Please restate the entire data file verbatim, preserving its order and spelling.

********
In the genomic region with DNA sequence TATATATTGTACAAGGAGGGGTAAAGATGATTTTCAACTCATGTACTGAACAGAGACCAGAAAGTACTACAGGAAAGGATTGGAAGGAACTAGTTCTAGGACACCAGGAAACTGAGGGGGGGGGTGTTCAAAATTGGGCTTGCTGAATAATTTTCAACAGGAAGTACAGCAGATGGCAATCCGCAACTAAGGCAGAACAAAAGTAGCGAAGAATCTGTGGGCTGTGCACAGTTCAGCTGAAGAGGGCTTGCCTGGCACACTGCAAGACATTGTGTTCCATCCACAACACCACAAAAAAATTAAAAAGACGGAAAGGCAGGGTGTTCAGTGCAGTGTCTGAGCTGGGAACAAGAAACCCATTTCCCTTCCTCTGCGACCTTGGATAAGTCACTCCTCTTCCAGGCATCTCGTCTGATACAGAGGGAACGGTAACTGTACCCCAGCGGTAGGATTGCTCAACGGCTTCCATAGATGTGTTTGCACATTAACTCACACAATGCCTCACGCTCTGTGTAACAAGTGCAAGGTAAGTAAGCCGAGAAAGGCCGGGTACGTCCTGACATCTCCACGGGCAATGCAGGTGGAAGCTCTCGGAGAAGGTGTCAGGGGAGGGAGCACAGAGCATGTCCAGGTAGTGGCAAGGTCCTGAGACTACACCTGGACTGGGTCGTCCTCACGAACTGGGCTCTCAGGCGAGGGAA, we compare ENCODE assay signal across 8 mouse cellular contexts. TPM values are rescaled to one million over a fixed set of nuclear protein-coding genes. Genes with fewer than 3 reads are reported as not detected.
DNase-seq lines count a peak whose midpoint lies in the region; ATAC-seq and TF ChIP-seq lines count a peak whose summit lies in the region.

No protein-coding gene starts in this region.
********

In the genomic region with DNA sequence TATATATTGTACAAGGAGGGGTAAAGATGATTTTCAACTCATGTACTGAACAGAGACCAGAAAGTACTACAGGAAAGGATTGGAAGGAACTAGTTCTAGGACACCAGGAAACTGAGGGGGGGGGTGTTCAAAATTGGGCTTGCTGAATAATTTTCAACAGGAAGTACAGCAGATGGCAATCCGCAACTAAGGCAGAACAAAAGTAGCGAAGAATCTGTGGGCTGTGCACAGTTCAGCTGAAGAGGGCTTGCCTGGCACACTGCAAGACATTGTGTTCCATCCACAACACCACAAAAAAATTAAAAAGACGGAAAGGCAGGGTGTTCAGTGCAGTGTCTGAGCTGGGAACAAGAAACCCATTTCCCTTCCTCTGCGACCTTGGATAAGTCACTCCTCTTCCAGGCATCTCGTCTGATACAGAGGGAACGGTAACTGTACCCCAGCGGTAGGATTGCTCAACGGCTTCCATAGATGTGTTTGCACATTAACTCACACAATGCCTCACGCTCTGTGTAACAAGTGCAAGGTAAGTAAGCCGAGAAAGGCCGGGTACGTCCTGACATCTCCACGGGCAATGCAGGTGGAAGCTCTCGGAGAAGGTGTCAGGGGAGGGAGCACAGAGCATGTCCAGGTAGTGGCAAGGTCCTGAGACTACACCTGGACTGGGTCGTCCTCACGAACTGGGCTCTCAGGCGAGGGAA, we compare ENCODE assay signal across 8 mouse cellular contexts. TPM values are rescaled to one million over a fixed set of nuclear protein-coding genes. Genes with fewer than 3 reads are reported as not detected.
DNase-seq lines count a peak whose midpoint lies in the region; ATAC-seq and TF ChIP-seq lines count a peak whose summit lies in the region.

No protein-coding gene starts in this region.